- COVID-19 Modelling: You can’t see COVID-19. It’s a virus. But to strengthen our case, we want to show to a reasonable degree of certainty that the virus was either in the business or nearby the business — and that contributed to the loss of income. One solution is to commission experts to create COVID-19 modeling in the geographic location/area of the business.
- Antibody Testing: We anticipate that antibody testing will be available to the general population soon. If a business owner can show positive results, this could be evidence from which to infer that he was infected and therefore the virus was at the business location.
- Positive COVID-19 Tests: Likewise, positive COVID-19 tests can show that the virus was indeed present in the physical building of the business that is claiming the loss.
- $$ Damages: This is pretty straightforward. We hire a forensic accountant or other financial professionals to put this together for the court.
Pending Legislation And Political Actions
It’s important to keep an eye on the pending legislation out there. At the time of the writing of this article, there were seven states considering passing laws that will force insurance companies to pay claims. New York, New Jersey, and Louisiana are just a few.
Now, it would be surprising if these lawmakers go forward and actually pass these laws. In fact, what they would be doing is overwriting a contract between the insured and the insurance company for public policy reasons. This would probably result in a bunch of constitutional challenges to these laws.
At the same time, states have an interest in making sure that these businesses have their claims resolved. Lawmakers are not too happy when gigantic business insurance companies shirk responsibility in times of crisis.
We do know that insurance companies have gone to the federal government to request a reservoir of money to help pay COVID-19 insurance claims. This is the more likely scenario: these claims do ultimately get paid by the insurance companies to some extent, and the federal government pitches in with a reservoir of money to make sure funds are available for insurance companies to pay claims.
Getting Started: What to Do To Bring Your Business Insurance Claim
First, Call Your Broker to Determine If You Have Business Interruption Insurance
The first step is to make sure you have business interruption insurance. Simply call your broker! Your broker should be able to tell you pretty quickly whether any of your policies have business interruption or loss of income insurance.
Second, Ignore Your Broker If He Says You Have The Insurance But It Doesn’t Apply To COVID-19.
With that said, don’t listen to your broker if he tells you that your insurance policy doesn’t apply to COVID-19. Of course he is going to say that. He sells insurance. He’s already heard from his bosses that they’re going to be denying these claims. But your broker is not in the position to know how a court of law is going to interpret these claims. Your broker is not trained in analyzing and reading these insurance policies. Your broker doesn’t know what the case law is in his jurisdiction and how it will apply to your particular document.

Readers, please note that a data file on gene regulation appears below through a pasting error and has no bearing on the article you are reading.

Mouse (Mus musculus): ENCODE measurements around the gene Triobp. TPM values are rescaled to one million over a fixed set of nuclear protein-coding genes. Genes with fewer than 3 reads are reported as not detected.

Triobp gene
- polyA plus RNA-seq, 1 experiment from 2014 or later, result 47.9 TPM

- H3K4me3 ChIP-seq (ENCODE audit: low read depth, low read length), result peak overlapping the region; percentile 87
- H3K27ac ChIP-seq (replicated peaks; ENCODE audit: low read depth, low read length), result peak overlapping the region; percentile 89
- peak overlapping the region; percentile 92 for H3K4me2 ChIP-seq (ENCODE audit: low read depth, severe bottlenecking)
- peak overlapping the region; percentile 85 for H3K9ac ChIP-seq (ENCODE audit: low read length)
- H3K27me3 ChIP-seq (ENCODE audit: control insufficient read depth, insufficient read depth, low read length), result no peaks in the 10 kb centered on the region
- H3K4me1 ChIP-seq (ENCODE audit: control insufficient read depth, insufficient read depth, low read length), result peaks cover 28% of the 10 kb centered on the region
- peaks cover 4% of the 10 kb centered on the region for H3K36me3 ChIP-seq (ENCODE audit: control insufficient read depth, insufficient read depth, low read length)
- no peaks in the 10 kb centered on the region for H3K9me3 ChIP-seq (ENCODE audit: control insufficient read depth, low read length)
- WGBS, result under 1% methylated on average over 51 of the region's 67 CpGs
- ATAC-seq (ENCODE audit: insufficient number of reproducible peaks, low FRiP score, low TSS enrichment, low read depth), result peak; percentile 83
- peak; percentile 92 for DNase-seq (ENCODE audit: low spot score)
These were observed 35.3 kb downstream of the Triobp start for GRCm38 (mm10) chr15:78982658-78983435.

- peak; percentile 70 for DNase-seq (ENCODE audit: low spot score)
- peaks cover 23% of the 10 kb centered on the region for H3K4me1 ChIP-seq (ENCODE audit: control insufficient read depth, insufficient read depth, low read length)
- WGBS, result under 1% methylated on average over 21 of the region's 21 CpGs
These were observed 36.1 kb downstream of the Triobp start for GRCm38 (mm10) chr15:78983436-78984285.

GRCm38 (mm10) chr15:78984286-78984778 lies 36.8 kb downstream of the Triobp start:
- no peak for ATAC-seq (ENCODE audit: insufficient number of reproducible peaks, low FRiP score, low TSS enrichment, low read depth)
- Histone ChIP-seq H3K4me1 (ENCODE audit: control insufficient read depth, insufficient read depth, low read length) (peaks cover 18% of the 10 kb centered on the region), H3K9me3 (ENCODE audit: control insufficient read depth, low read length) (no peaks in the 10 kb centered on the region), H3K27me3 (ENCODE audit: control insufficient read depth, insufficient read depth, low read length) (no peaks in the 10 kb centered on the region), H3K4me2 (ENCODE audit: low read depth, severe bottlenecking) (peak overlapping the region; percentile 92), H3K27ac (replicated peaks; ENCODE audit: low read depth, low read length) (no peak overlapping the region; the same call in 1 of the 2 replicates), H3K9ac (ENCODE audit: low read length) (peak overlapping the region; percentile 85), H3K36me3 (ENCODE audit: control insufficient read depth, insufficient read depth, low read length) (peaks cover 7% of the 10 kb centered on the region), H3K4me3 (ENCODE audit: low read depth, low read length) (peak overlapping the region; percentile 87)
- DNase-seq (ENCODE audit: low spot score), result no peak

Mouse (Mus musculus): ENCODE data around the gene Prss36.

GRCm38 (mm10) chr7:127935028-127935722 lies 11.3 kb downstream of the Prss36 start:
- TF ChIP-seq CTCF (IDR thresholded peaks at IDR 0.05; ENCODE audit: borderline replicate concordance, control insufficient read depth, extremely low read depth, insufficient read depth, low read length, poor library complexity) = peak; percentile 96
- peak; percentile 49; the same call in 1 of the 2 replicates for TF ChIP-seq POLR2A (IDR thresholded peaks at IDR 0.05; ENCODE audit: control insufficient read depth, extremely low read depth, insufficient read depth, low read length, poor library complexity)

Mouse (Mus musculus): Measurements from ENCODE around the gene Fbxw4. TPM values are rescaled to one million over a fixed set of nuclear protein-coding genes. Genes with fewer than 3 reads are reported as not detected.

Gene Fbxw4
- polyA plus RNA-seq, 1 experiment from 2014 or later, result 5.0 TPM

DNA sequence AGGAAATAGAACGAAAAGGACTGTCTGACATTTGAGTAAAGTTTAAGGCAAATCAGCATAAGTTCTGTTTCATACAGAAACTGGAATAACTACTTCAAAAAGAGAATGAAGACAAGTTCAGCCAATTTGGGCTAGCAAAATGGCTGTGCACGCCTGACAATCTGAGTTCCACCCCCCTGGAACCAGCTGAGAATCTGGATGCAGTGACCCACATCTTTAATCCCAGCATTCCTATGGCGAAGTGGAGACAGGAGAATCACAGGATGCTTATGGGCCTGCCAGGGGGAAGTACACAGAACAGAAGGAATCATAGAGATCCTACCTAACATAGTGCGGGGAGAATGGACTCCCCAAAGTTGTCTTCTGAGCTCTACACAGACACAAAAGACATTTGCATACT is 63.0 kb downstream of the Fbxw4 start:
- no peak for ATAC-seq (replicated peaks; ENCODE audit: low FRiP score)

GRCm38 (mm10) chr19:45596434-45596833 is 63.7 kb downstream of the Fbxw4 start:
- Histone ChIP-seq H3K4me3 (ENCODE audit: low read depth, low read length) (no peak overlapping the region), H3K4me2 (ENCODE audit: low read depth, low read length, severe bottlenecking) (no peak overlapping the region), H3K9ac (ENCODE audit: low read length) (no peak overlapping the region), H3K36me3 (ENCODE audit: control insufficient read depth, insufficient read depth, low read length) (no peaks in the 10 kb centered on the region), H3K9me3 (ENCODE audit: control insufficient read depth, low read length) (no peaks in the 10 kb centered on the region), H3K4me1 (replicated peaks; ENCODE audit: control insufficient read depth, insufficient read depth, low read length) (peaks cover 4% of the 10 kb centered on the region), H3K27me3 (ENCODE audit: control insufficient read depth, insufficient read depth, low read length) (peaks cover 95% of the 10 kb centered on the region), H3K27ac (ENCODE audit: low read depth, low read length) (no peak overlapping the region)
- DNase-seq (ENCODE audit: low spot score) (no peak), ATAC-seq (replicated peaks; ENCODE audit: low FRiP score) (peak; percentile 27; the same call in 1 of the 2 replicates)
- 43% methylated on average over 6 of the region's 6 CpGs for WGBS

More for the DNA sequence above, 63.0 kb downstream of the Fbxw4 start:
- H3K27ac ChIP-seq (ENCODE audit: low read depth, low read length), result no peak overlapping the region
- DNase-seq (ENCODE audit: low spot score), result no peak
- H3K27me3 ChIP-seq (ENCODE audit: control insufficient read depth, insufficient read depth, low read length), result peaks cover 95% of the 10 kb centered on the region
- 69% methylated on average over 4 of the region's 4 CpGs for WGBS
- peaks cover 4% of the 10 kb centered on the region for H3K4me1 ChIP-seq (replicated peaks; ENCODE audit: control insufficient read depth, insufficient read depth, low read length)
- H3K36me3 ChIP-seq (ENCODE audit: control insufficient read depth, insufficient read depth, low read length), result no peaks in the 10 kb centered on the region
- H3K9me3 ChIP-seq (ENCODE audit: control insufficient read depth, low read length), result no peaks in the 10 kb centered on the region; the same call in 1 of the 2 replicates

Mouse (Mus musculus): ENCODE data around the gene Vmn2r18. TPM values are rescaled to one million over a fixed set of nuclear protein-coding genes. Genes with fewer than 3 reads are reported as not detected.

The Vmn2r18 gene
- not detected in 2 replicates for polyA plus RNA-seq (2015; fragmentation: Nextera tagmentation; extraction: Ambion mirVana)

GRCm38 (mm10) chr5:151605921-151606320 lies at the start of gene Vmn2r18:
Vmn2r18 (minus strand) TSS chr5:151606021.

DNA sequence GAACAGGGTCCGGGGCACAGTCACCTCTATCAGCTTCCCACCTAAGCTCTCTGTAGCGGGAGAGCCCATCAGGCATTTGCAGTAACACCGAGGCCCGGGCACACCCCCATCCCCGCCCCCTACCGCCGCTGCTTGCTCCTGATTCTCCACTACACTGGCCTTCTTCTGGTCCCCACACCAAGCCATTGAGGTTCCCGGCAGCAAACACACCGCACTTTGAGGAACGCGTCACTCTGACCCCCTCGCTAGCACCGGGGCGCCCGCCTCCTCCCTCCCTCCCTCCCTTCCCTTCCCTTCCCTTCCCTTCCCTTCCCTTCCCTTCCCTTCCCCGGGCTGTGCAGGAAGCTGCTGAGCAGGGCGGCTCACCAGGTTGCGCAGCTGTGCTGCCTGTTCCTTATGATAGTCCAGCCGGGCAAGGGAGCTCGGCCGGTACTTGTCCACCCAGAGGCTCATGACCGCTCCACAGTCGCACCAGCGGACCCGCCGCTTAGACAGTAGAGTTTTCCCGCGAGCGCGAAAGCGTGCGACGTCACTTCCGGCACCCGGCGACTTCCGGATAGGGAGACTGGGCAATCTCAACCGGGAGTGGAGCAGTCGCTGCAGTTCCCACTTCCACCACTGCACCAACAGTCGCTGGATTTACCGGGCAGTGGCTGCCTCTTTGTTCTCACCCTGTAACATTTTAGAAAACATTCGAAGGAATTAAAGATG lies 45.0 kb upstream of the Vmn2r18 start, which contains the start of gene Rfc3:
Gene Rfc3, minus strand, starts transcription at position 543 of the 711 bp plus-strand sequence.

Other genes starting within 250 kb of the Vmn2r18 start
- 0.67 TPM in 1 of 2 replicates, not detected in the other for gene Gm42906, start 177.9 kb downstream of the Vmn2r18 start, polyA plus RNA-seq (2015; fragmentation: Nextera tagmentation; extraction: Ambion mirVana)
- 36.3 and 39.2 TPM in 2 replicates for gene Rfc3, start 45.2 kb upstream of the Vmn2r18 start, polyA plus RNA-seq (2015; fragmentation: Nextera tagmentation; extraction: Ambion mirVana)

Therefore, find out from your broker if you have the insurance coverage — but that’s all.
Third, Have Your Broker Send You The Declarations Page And A Copy Of Your Entire Policy.
Have your broker send all of the insurance policy documents. You’re going to have this reviewed to determine if it makes sense to have a claim brought on your behalf, and what particular claims are going to be brought.
Fourth, Have Your Policy Reviewed To Determine If It’s Worth Having.
Look, I’m a lawyer putting this article together. And I hate creating an article that says, “Call a lawyer to see if you have a case!”
But the thing with these claims is that each claim can be brought on its own case by case, policy by policy, fact by fact basis.
All of these policies are written differently. They have different words that create different meanings. They have different limits and supplements. They have different coverages under the umbrella of business interruption insurance.
If a Walmart driver is texting and runs over you, it’s a no-brainer that there’s a claim. He drove for a big company and acted negligently toward another individual. We just know it.
But with insurance contract claims, we don’t know the value of the claim until we get into the actual nitty-gritty of the language. Contract claims by their very nature are about what is in the four corners of the contract.
Not to mention, each business is going to have different losses that range in severity. Different businesses are going to have done different things to try to mitigate their losses. For example, some businesses will have remained open for drive-thru traffic and making deliveries. Other businesses will have just flat out closed. Some businesses will have retained their employees.
Different states have different laws and case law as to how they interpret the different provisions in the different languages in these contracts.
Most importantly, this is all brand new. COVID-19 wasn’t even on your radar just a couple of months ago. And now, it’s potentially devastating your business.
There is no case law yet that applies specifically to COVID-19. It’s just too new.
So all of that said, hopefully, this article helped you understand these concepts and will allow you to get your contract and take a look for yourself. Do, however, have an attorney who primarily deals with insurance policy disputes in court review your claim for you.